LEXINGTON, Va. -- Playing VMI is like playing in a thunderstorm. The first two or three bolts of lightning might miss you, but there's one coming that might not.
For the first 16 minutes on Wednesday night in Cameron Hall, Winthrop's Eagles dodged the bolts, but then came a three-minute, 20-second stretch when the skies opened up. The Keydets struck for 22 points, wiped out a three-point Winthrop lead, went up by 12 at the half, 54-42, and cruised to a 92-74 win.
It was the Big South Conference opener for both teams and dropped the defending champion Eagles to 0-1, 1-6 overall. It was the sixth straight loss and far more damaging than the first five.
When it was over, the Keydet players dived into the stands to get the back slaps from fellow Keydets, reminiscent of last season when High Point, after knocking off the Eagles in the conference opener held a midcourt celebration.
Digital Access for only $0.99
For the most comprehensive local coverage, subscribe today.
It was the first win in the series for VMI coach Duggar Baucom and snapped a nine-game winning for Winthrop.
"It's been a long time coming," Baucom said.
And hard to take for Winthrop coach Randy Peele.
With 1:10 to play and the Keydets up 92-71 after scoring on back-to-back drives down the lane, Peele wasn't in the mood to celebrate. He called time, yanked on a few jerseys and spent the timeout getting in some faces and pointing at the crowd and the VMI bench.
"I wanted them to see what was going on," a visibly disappointed Peele said. "I didn't want them to forget the feeling. I wanted them to see the faces of the other players when they're taking it to us and they took it to us."
No one took it to Winthrop more than freshman Keith Gabriel, who grew up in Charlotte. He hit | 9-of-20 shots, including 6-of-14 3-pointers and scored 25 points off the bench.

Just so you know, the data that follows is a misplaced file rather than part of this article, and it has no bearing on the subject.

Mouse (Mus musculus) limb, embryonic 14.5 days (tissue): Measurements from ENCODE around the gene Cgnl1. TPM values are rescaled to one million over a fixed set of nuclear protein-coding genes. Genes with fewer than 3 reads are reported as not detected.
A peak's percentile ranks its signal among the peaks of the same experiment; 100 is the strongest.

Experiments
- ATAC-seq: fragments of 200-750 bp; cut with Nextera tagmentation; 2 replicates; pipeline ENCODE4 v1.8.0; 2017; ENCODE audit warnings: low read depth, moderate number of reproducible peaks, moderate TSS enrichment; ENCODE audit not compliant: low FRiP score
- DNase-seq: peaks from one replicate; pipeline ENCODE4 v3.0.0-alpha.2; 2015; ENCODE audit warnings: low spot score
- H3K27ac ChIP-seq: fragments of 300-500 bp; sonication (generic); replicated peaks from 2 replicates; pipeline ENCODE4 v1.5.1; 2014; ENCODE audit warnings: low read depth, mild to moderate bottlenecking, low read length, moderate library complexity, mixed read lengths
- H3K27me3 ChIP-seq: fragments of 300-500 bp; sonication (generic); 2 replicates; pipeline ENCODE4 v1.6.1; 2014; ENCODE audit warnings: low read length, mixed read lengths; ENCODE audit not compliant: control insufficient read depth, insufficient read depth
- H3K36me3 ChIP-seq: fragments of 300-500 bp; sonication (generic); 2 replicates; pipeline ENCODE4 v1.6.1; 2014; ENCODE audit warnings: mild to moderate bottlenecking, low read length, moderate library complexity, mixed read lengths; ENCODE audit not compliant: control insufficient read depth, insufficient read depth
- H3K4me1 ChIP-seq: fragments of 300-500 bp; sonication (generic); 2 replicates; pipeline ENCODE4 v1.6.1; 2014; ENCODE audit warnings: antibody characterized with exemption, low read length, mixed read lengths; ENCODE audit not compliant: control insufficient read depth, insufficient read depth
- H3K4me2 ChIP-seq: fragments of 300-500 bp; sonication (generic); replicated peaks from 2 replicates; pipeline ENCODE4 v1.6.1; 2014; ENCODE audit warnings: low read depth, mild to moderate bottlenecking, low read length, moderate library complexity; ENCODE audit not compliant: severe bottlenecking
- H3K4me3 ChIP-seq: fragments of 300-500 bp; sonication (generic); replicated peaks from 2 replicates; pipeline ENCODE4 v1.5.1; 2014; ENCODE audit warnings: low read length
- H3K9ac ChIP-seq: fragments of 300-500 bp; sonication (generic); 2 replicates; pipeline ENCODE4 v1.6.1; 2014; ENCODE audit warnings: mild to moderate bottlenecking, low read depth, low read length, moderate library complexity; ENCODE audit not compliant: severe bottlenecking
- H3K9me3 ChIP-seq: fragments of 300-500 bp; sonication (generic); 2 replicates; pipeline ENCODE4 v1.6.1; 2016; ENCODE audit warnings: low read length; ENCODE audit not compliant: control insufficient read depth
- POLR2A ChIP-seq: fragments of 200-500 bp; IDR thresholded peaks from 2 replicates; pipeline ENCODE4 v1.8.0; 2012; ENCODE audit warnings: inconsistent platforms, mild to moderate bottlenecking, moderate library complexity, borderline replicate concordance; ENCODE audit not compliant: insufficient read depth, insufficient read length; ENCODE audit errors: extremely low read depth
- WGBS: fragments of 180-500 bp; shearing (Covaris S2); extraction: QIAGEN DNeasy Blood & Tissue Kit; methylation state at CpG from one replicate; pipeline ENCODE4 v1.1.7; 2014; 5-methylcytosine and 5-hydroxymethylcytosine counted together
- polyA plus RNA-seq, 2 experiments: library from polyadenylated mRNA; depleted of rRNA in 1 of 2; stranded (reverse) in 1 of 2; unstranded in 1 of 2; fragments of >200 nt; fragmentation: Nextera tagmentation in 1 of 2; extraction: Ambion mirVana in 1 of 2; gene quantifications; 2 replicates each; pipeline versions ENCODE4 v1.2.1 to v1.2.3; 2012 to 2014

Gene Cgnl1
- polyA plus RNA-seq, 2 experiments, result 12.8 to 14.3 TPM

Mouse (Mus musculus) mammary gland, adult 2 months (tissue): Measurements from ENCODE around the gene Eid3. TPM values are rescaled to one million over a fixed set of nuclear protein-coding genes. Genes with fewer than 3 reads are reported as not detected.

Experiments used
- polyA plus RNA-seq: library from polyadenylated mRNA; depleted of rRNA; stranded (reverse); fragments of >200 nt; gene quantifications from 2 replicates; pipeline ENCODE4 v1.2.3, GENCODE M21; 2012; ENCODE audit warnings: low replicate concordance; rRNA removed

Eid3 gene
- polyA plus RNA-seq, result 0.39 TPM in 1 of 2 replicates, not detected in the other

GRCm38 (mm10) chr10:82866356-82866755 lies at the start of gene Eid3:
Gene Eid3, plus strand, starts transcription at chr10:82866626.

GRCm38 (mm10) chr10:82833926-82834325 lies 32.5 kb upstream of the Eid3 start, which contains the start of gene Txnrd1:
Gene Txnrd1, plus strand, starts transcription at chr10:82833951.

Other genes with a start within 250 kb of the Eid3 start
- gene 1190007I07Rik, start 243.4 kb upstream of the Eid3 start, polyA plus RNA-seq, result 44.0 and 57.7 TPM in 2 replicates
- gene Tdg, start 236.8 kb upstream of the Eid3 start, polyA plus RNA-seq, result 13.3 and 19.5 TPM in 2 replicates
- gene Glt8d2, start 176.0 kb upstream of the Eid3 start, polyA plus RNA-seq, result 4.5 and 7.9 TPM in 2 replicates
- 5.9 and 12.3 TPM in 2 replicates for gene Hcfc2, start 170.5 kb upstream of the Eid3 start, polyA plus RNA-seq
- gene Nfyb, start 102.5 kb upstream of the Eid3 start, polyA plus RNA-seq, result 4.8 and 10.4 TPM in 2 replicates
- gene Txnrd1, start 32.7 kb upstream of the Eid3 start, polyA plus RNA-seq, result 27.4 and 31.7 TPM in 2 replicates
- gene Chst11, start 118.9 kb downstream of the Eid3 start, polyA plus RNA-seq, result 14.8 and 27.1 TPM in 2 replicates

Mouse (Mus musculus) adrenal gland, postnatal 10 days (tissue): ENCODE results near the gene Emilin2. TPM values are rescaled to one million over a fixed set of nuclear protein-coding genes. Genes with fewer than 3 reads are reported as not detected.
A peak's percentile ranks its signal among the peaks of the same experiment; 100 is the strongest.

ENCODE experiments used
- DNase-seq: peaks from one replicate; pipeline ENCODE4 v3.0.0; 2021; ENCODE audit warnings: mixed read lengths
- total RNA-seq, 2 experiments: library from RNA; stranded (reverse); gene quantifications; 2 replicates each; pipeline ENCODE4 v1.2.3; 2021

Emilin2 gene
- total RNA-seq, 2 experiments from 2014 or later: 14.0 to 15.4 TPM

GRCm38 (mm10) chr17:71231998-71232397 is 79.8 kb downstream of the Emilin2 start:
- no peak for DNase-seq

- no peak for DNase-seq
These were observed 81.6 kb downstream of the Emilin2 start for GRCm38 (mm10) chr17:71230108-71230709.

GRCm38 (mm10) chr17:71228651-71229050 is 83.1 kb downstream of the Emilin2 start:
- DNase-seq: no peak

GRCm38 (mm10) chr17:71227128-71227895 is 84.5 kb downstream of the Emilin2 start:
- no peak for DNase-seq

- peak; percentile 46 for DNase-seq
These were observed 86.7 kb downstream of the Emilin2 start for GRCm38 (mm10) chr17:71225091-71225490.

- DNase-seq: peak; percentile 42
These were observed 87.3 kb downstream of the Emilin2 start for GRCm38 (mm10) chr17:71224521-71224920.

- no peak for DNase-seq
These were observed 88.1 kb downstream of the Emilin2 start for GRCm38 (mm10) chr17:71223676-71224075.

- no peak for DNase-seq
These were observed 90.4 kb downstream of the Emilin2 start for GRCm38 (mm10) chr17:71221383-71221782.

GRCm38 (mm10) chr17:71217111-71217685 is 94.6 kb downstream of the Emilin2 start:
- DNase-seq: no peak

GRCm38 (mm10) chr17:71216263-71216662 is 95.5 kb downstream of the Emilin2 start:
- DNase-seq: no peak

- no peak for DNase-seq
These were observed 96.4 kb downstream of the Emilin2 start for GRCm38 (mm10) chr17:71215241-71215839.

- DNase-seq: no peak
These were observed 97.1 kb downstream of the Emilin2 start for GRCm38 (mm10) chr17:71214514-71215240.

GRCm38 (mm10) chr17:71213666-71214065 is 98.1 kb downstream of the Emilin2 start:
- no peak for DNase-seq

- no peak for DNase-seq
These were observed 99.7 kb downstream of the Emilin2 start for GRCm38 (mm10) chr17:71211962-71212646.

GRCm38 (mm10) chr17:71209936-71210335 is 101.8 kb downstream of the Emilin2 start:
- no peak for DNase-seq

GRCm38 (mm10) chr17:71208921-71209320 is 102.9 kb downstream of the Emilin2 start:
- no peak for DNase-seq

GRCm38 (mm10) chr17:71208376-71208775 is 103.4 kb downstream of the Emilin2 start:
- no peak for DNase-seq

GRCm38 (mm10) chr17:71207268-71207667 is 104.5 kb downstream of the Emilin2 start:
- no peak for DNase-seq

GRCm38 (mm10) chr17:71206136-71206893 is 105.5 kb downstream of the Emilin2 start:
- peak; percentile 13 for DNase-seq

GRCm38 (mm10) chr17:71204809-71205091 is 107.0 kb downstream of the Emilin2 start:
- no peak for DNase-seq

"I knew he was going to play well," Baucom said. "He shot lights out in practice yesterday, and when he made the first I thought he was going to have a good night."
"We made him look like an SEC player," Peele said of Gabriel. "He just rose up and shot it over us and made me look like an idiot for not recruiting him."
He was the guy throwing the bolts in the run that broke it open.
Gabriel, who could be the next point machine in Baucom's offense without a conscience, scored 11 of his 19 first-half points in that game-changing barrage. He started it with back-to-back 3-pointers, added another later and polished it off with a dunk.
"That was the difference in the game," Baucom said. "We looked a lot more like the team that beat Kentucky in that stretch."
There were a couple of other first-half problems for the Eagles. They had 17 of their 25 turnovers leading to 17 VMI points. They didn't handle a VMI press that kept the ball out of the hands of point guard Justin Burton or forced him to handle it deep in the backcourt against double teams.
Despite winning the boards by 10 and shooting 56 percent in the first half, the Eagles were down 12.
"We were tentative against the press and didn't attack," Peele said, "and we had 17 turnovers against a press that wasn't that hard."
Perhaps as stunning as that first-half burst was the first five minutes of the second half, when the Keydets went scoreless and momentarily opened the door for the Eagles. But the Eagles couldn't walk in.
The Keydets missed their first seven shots and turned the ball over twice, allowing Winthrop to cut the lead to 54-49. The Eagles had three chances to get closer, but Cameron Stanley was called for a charge and Burton missed two driving shots.
Then lightning struck again, with Kenon Austin, Michael Sparks and Chavis Holmes drilling 3-pointers to push VMI's lead back to 14.
The Keydets backed their defense into a tight zone and dared the Eagles to win from the perimeter.
"We didn't think they would want to try and do that," Baucom said. And that also helped the Keydets battle better on the boards.
Kenon Austin, who played half the year last season before academic problems and was facing Winthrop for the first time, had 23 points and Travis Holmes had 21.
"Winthrop has a mystique," Baucom said, "but Austin Kenon hadn't played against them."
Winthrop got 18 each from Stanley and Burton and 16 and eight rebounds from Charles Corbin.
Asked where his team is after seven games, Peele said it was a "great question."
"We're going back and practice hard tomorrow."